My White Ex-Husband By Prisca Dorcas Mojica Rodriguez
At age 22 marrying a white man had everything to do with his whiteness. By the time I was 22 years old I believed every lie that white supremacy indoctrinates everyone into: whiteness is better. I believed that lie that white men are superior to any other race and ethnicity. I believed it and I knew that everyone around me believed that also.
At age 22 I had been taught so much self-hatred that I believed myself to be of a better caliber of Latina once I caught myself a white man. However, I will say that this was not something that I actively sought out to do; yet I knew I had struck gold though when I met my now ex husband. I grew up in Miami, a city that is dominated by Latinxs. I dated white Latinos, black Latinos, and every other Latino in between. My ex husband was the first white man I dated. He also came at a time when I knew that I was expected to marry whomever I dated. In my strict conservative and religious household you did not date casually in your early twenties: you dated to get married. Furthermore, I knew I wanted to pursue a graduate degree and when I told my parents about said aspirations my dad laughed at me. He did not laugh because he is an evil and mean parent, he laughed because I am an immigrant female from a working poor family. Meaning, people like us – especially the women – do not get into places like those. Which is a valid conclusion considering that graduate programs and universities in general are not meant for people like me. I know this to be true, but I needed my parents to believe in me.
Anyways, when I told my parents of my aspirations I was also met with this very antiquated but contextually relevant response: de aqui no sales hasta que te cases. So at this time, I was dating a Cuban American man and a white man, and I essentially decided between the two. I knew I needed to leave home to go to graduate school and I knew that I needed to get married, so summer of 2009 I proposed to the white man. I contemplated his race and I knew that it would be the easiest match. I knew my mom would like him immediately, something that was unheard of because my mom disliked everyone I dated, but his race made him a pre-approved candidate to date and marry. I knew that my extended family would be super celosos because THIS was the American dream for Latina immigrant daughters. I knew that I was suppose to buy into the idea that I was marrying UP and above my status, and I should be more than happy to do just that.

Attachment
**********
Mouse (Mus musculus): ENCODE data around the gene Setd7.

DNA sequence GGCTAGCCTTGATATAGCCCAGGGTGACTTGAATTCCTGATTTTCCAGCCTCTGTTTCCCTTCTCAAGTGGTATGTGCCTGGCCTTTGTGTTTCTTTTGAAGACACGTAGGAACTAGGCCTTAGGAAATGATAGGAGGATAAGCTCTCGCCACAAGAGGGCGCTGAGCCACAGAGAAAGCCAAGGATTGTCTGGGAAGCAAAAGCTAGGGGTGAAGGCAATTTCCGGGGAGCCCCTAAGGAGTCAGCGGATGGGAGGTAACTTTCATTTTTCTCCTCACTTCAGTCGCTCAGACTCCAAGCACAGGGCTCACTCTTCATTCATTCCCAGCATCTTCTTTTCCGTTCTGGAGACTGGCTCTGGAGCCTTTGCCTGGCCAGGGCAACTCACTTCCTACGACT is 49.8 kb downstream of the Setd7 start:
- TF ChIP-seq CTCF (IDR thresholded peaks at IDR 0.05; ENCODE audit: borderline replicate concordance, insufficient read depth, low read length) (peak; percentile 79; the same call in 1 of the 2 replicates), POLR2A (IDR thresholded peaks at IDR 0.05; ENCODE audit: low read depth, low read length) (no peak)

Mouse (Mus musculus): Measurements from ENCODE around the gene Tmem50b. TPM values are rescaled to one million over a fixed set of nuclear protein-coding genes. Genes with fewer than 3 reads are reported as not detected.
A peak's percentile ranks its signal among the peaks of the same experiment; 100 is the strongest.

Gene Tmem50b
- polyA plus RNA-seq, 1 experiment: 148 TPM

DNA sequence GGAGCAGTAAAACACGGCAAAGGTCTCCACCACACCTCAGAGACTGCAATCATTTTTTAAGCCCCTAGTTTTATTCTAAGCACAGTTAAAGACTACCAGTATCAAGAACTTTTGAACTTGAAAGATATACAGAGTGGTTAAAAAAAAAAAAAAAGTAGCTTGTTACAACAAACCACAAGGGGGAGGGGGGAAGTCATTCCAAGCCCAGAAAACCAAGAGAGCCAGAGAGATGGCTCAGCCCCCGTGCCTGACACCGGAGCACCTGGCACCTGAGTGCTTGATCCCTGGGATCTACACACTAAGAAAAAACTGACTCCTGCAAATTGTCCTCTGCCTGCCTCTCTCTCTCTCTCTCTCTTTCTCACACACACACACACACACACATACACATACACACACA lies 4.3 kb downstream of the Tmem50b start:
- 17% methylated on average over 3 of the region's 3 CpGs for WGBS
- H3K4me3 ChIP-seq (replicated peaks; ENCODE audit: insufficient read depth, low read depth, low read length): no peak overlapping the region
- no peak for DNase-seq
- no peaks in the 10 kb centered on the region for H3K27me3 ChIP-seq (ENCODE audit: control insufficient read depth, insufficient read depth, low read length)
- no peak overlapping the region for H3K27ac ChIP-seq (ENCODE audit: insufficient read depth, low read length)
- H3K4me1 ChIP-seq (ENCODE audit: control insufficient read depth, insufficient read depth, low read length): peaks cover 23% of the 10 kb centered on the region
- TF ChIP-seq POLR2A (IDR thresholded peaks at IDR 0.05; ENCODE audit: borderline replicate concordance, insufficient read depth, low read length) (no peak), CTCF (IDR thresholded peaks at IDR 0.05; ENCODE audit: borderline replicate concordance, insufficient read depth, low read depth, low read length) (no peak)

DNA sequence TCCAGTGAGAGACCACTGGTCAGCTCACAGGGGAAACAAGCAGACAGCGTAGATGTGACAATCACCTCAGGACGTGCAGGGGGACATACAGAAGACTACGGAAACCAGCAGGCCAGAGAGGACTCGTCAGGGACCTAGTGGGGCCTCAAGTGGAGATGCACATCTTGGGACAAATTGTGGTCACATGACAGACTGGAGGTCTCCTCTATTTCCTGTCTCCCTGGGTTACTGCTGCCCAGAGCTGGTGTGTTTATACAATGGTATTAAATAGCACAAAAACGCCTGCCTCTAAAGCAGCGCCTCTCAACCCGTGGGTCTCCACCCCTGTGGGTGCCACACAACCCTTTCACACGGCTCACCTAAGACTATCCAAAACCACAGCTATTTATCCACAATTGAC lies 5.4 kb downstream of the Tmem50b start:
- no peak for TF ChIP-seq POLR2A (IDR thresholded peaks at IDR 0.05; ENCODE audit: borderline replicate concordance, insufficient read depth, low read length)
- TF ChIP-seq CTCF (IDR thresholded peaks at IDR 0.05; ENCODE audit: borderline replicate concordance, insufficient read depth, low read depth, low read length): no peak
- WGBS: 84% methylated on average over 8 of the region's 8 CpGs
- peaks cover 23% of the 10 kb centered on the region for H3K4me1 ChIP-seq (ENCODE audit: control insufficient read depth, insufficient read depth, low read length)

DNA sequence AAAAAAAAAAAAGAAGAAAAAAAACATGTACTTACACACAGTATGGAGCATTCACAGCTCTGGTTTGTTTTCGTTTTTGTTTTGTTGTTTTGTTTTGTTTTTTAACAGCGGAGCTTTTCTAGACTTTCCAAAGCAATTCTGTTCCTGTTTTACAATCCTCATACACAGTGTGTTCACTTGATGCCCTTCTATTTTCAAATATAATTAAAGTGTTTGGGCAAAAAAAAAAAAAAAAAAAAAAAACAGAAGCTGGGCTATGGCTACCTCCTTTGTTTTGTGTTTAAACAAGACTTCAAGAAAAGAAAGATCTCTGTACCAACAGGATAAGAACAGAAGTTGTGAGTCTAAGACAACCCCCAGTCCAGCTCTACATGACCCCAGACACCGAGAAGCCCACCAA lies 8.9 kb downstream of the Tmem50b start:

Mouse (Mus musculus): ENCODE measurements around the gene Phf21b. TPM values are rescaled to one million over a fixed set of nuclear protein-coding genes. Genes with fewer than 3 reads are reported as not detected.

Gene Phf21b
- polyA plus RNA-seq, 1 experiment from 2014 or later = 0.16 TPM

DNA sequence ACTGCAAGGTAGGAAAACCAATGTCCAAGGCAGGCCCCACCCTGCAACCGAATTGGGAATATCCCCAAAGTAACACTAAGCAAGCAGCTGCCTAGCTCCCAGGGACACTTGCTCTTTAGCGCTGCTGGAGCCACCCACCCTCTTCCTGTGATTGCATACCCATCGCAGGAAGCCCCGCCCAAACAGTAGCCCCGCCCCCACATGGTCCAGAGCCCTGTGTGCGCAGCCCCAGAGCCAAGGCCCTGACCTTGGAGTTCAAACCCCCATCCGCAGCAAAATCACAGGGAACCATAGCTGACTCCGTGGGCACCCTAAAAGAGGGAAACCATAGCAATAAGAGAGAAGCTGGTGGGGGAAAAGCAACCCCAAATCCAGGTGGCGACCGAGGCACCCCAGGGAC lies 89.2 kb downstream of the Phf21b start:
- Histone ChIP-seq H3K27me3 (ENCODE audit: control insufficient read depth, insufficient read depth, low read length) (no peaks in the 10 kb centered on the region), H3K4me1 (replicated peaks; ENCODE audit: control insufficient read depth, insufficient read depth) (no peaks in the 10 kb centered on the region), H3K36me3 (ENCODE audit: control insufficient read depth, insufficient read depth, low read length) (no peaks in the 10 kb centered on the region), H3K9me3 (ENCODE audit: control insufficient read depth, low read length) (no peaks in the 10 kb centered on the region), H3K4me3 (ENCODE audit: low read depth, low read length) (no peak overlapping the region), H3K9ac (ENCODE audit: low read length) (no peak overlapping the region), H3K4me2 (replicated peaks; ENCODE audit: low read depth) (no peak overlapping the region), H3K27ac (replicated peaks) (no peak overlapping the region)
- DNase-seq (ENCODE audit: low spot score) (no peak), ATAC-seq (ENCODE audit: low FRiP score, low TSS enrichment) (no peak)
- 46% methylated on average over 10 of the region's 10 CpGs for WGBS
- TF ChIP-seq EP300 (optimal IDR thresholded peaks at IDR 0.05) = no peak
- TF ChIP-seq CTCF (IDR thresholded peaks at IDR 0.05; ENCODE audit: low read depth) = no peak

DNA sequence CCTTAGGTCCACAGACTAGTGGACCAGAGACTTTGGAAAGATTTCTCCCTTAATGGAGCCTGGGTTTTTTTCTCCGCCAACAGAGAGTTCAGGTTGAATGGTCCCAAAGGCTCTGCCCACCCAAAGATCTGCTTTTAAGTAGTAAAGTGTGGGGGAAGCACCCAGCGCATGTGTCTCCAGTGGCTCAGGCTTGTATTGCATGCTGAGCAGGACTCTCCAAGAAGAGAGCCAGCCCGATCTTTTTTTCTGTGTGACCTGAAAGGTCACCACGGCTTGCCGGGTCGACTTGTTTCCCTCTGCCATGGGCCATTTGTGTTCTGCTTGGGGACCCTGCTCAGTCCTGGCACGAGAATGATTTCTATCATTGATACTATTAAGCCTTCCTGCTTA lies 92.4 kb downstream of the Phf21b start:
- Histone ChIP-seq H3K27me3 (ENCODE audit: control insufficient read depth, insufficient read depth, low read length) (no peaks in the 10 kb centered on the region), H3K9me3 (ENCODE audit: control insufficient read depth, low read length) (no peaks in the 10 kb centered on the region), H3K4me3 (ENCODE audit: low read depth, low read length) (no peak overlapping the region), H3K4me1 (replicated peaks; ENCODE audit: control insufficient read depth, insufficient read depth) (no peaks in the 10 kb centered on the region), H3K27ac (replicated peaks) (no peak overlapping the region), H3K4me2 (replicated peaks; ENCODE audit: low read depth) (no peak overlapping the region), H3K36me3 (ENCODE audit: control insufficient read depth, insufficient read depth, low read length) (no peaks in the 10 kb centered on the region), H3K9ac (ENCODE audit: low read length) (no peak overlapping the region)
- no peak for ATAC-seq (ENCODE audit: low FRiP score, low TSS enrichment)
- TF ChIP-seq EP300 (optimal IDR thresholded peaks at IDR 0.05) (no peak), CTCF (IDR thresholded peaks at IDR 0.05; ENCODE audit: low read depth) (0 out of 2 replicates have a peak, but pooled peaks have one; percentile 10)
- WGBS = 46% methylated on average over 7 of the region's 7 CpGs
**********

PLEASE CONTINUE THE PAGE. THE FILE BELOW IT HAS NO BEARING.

At age 22, I believed everything that Latin American television and American television told me about whiteness: whiteness is better. At age 22 I had no one around me to tell me that that all this was rooted in self-hatred and white supremacy.
Fast forward a few years later, and at age 28 I had discovered that there was beauty in my cultura. At age 28 I knew about white supremacy and I learned to name it. And the more I grew in love with my brown skin the less my ex husband I had in common. It was not his fault that I was taught to prioritize whiteness, it was not my fault that I was taught to hate my own brownness. But in falling in love with myself we both sort of fell out of love with one another and we were filing for divorce in 2015.
I think that is why I write so much against white supremacy, and it is because it causes a lot of pain and it hurts so many people in significant and long-term ways. Being a young Latina means learning to love yourself, because you’re taught the opposite from the day you are born. That is why I get sad when I see other Latinas dating and/or marrying white men, but I do not judge Latinas who date or marry white men because when you’re socialized to desire that and if you have no one around you telling you of your own beauty you do what you think is best for yourself. I just hope and write as much as possible so that Latinas do not grow up with internalized self-hatred like I did.
Finally, that is why I am so adamant with my current partner, who is also white, about how little I am willing to compromise and how much I expect him to compromise. Because at age 22 I hated everything about who I was and wanted to get closer to whiteness, touch whiteness, become white – and that is why I married a white man. But I am not that girl anymore, and I have changed a lot since then.
“congratulations, you have overcome a huge hurdle that many of us face and I commend you.”
So to every Latina who finds herself in love with a white man and not because he is white but because of who he is: congratulations, you have overcome a huge hurdle that many of us face and I commend you. And for every eye roll that a radical Latina gives you when you mention you white boyfriend, a brown angel gets its wings, because they are entitled to roll their eyes at you. And when a radical Latina rolls her eyes at your white boyfriend, acknowledge that in doing so they are resisting the narrative so many of us are taught and that is a GREAT thing!